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In and outs of the political campaigns, focusing on Michigan and Lansing, Tim Skubick will report regularly throughout the primary and then general election campaigns.

Sunday, March 20, 2011

What's The Hurry

We worship at the altar of speed. It's instant this and instant
that, but sometimes in the legislative process "speed" should take a
back seat.
The Snyder administration is in a full court press to get its
first budget adopted by the end of May. Lawmakers actually have until
October first to get the job done, but nobody thinks that will happen
this time out.
"We're going to work overtime in April and May to get this done,"
advises Speedy Gonzales a.k.a. Randy Richardville the senate GOP leader.
Not so fast.
The last time lawmakers rushed to get something done, passing a
sales tax on services, they ended-up un-doing what they did because
they got it wrong.
There were omelets all over the join from Gov. Granholm on down.
Now comes business guy Rick Snyder who grew up in a climate
where you wanted everything yesterday and waiting for tomorrow cost you
money on the bottom line.
Legislating is not a business.
If the framers of the constitution had wanted speed, they would
have installed a benevolent dictator instead of a representative
Democracy which demands deliberation affording everyone a chance to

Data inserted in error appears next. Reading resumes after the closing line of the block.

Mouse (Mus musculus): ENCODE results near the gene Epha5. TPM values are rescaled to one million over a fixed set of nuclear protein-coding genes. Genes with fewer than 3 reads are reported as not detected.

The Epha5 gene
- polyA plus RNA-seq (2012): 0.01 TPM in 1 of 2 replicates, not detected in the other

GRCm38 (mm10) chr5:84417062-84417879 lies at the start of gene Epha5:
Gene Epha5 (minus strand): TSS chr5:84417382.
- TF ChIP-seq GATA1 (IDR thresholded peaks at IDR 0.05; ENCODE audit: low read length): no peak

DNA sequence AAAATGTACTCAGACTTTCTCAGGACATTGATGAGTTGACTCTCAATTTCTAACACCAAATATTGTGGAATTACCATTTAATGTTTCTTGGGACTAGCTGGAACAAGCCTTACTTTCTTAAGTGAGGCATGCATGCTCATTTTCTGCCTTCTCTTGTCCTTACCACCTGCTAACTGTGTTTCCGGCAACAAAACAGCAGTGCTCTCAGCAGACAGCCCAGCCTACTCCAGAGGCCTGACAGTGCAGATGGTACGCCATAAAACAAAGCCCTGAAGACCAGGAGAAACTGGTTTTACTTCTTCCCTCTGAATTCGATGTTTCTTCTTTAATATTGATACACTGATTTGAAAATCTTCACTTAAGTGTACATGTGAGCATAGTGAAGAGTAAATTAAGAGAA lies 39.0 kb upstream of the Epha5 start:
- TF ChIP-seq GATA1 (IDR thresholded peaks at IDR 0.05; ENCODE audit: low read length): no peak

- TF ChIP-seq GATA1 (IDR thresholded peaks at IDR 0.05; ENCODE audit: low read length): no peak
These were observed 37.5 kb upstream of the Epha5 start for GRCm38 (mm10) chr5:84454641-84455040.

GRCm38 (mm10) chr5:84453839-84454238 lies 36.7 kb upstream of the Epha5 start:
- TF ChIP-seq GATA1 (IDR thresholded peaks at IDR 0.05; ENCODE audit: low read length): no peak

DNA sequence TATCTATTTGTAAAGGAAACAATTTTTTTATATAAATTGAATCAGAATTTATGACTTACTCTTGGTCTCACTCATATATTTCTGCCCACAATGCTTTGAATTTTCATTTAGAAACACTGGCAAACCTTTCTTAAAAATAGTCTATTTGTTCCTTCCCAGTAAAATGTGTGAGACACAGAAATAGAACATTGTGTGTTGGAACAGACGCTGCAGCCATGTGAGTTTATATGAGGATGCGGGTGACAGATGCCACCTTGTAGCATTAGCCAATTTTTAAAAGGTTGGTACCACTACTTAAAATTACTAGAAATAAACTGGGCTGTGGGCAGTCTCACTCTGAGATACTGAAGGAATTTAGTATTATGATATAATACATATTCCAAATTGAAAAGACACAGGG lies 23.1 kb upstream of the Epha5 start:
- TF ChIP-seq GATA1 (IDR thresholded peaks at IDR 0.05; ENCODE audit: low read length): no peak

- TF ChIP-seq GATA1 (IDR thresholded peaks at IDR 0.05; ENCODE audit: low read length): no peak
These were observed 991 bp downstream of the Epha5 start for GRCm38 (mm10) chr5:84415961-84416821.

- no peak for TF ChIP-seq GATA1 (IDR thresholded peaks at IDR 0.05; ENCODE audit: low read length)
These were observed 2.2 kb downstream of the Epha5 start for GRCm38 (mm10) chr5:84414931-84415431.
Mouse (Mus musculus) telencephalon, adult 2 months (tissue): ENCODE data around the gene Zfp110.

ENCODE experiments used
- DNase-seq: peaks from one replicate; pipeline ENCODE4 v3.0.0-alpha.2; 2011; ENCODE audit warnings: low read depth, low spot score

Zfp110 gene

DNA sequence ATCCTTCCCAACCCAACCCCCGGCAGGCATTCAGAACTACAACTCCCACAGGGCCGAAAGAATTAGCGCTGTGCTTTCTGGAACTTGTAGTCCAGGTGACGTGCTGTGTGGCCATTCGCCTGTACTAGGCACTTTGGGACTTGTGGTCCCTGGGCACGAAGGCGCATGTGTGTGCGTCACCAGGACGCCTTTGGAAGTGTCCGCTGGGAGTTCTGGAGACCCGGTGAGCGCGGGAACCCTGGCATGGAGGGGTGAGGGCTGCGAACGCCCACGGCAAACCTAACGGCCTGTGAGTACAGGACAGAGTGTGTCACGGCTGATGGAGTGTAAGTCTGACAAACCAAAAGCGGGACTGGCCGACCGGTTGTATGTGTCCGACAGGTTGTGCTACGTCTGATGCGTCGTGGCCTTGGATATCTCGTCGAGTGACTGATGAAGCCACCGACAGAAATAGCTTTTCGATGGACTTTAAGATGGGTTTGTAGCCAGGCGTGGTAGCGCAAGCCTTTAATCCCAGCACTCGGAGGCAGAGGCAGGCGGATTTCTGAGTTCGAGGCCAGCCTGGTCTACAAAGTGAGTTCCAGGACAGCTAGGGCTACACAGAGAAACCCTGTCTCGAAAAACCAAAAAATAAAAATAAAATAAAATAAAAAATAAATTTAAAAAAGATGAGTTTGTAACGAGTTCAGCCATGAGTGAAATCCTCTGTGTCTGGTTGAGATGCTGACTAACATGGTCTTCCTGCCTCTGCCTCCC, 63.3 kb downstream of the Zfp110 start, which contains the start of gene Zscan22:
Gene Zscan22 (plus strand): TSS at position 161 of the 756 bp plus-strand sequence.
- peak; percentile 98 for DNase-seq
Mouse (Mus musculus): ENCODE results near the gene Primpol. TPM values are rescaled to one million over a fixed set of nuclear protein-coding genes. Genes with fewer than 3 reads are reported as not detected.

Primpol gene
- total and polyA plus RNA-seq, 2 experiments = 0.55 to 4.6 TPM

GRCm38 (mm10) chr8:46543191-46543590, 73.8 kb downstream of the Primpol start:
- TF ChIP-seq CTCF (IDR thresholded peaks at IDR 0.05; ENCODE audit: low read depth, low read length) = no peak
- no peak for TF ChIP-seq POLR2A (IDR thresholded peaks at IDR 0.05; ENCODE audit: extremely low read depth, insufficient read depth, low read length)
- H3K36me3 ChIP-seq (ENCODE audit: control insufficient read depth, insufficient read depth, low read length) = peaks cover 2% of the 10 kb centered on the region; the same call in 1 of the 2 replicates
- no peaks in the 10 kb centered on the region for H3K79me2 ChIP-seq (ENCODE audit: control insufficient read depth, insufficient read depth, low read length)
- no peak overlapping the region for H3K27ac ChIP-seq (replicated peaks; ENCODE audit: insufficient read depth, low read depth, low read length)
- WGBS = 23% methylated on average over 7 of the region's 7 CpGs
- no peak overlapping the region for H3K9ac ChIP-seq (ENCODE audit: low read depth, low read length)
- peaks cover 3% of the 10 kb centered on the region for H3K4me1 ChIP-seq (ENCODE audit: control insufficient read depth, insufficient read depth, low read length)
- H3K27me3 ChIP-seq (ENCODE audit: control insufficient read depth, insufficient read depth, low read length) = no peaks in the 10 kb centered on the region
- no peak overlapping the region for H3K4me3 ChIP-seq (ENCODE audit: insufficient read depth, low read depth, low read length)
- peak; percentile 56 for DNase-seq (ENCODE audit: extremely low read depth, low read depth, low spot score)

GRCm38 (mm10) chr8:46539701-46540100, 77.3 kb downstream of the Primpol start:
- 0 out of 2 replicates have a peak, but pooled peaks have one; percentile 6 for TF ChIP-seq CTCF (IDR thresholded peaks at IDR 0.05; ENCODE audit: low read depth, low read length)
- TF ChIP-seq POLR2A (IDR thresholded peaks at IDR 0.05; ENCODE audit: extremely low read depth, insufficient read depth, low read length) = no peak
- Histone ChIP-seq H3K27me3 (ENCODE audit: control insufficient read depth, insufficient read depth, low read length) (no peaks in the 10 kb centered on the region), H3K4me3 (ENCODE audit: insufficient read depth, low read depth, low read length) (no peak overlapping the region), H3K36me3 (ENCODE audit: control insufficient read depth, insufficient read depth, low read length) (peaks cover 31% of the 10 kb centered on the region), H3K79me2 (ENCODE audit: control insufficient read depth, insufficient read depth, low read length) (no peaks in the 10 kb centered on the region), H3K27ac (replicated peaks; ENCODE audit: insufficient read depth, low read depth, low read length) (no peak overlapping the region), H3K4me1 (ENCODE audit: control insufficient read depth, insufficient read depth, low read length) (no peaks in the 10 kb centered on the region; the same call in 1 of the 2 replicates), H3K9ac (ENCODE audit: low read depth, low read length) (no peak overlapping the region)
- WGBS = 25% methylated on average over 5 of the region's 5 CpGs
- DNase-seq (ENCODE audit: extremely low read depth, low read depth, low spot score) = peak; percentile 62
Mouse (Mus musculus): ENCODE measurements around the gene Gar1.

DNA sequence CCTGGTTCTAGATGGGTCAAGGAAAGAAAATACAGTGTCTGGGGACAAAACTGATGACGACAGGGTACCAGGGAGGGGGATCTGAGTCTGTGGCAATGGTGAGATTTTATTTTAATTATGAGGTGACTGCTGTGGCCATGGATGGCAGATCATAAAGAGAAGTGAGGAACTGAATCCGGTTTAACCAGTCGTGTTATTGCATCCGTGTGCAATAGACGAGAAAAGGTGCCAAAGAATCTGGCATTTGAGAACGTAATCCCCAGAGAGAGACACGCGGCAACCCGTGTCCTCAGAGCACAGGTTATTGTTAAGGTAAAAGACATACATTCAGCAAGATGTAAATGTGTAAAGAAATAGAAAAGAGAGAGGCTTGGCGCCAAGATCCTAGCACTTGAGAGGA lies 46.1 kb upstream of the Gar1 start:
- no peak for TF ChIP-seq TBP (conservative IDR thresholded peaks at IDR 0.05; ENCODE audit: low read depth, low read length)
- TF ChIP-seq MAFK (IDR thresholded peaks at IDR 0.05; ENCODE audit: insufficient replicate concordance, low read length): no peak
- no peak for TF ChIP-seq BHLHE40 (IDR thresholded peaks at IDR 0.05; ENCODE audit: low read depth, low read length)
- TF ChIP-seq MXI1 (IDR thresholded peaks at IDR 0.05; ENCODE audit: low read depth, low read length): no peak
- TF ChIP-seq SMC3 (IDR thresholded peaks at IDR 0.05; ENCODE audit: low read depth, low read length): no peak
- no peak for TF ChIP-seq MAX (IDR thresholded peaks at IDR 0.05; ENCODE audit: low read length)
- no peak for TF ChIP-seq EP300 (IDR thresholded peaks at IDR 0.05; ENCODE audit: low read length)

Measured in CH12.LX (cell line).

speak.
A conservative GOP lawmaker confided the other day that he wanted
to take more time on writing a new business tax. He remembers the
sales tax debacle.
Other Republicans are pushing back on jamming through the new
budget, too. Hey, these guys get paid to review what the governor has
proposed and doing it in a flash is a disservice not only to the
legislative process, but more importantly to the citizens as well.
We pay legislators not to rubber stamp what they governor wants
no matter how much he cajoles them to do it.
Yeah, the schools need to know by June 1st what their budgets
will be, but even they would rather see lawmakers get it right than
just get it done.
Instant messaging may be fine on your Crackberry but in the
legislative game there are no points off for taking your good ole time.

1 Comments:

Anonymous Anonymous said...

The US Constitutional convention took 116 days. What is the matter with passing a budget in just a little less time? The speed at which government operates is a joke and the country is a mess as a result. You would do better to ask the question "Why not?" as opposed to "Why?"

March 24, 2011 at 6:51 AM 

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